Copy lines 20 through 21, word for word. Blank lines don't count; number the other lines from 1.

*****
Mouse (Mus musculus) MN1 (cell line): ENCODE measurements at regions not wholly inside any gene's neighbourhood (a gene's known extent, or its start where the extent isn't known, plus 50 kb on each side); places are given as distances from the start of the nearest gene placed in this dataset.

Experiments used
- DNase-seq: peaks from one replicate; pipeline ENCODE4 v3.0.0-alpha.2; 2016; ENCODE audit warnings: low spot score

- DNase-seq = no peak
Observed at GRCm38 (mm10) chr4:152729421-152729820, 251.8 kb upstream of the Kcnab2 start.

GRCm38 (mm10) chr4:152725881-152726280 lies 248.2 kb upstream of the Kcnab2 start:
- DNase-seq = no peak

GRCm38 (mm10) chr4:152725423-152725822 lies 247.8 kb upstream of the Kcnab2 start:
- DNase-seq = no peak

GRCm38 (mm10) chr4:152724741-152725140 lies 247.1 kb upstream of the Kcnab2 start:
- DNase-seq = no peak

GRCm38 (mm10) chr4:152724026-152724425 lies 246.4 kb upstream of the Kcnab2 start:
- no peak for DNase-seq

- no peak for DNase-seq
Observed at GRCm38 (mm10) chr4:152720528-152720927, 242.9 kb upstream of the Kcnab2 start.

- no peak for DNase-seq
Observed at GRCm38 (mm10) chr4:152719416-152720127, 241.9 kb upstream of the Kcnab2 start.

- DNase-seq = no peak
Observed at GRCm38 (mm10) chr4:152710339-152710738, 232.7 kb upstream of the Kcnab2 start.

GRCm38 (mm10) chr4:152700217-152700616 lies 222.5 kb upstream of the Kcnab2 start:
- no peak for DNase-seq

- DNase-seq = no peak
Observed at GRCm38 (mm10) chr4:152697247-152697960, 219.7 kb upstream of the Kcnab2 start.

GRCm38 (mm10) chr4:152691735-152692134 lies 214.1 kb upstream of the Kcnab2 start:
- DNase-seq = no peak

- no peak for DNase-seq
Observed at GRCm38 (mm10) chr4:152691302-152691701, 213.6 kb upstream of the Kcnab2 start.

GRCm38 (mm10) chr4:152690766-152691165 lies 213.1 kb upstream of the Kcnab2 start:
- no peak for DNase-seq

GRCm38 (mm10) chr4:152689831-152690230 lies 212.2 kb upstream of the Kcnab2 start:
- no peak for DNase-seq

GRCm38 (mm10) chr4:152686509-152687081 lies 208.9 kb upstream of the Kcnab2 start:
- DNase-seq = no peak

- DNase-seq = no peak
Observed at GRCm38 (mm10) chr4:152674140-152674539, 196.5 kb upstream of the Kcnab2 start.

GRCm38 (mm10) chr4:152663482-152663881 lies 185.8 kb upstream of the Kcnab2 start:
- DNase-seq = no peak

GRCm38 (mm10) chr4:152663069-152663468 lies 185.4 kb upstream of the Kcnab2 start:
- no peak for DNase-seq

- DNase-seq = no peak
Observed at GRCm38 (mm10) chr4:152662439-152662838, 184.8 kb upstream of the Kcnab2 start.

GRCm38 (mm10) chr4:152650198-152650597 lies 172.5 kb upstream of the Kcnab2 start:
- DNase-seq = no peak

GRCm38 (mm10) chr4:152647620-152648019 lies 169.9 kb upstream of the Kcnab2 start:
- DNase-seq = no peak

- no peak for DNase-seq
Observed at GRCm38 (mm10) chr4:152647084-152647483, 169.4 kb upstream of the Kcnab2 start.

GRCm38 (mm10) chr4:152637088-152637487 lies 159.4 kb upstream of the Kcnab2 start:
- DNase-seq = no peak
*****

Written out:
GRCm38 (mm10) chr4:152700217-152700616 lies 222.5 kb upstream of the Kcnab2 start:
- no peak for DNase-seq